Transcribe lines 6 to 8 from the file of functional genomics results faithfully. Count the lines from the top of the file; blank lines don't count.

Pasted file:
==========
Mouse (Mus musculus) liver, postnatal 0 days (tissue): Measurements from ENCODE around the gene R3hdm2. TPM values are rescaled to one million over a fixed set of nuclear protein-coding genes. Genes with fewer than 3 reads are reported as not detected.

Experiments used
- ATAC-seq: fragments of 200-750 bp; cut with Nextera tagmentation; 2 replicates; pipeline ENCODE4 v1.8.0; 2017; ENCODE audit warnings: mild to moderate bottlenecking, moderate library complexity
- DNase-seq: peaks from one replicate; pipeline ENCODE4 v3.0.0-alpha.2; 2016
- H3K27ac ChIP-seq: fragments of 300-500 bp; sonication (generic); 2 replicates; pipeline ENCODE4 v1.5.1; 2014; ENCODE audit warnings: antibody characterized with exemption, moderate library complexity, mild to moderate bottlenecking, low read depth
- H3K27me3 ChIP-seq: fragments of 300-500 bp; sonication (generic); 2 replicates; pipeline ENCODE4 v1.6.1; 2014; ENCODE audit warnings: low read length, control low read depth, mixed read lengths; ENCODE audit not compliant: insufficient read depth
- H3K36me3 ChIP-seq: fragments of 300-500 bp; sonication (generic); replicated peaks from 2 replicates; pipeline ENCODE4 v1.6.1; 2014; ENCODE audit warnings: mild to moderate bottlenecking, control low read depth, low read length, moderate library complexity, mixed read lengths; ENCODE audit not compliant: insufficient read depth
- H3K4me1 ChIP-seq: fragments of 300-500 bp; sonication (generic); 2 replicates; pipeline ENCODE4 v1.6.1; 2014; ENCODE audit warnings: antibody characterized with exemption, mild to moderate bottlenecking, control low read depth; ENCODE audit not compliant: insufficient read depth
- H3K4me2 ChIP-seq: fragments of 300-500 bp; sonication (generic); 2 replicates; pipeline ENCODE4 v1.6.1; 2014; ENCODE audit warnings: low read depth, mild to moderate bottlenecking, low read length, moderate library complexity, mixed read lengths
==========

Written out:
- H3K27me3 ChIP-seq: fragments of 300-500 bp; sonication (generic); 2 replicates; pipeline ENCODE4 v1.6.1; 2014; ENCODE audit warnings: low read length, control low read depth, mixed read lengths; ENCODE audit not compliant: insufficient read depth
- H3K36me3 ChIP-seq: fragments of 300-500 bp; sonication (generic); replicated peaks from 2 replicates; pipeline ENCODE4 v1.6.1; 2014; ENCODE audit warnings: mild to moderate bottlenecking, control low read depth, low read length, moderate library complexity, mixed read lengths; ENCODE audit not compliant: insufficient read depth
- H3K4me1 ChIP-seq: fragments of 300-500 bp; sonication (generic); 2 replicates; pipeline ENCODE4 v1.6.1; 2014; ENCODE audit warnings: antibody characterized with exemption, mild to moderate bottlenecking, control low read depth; ENCODE audit not compliant: insufficient read depth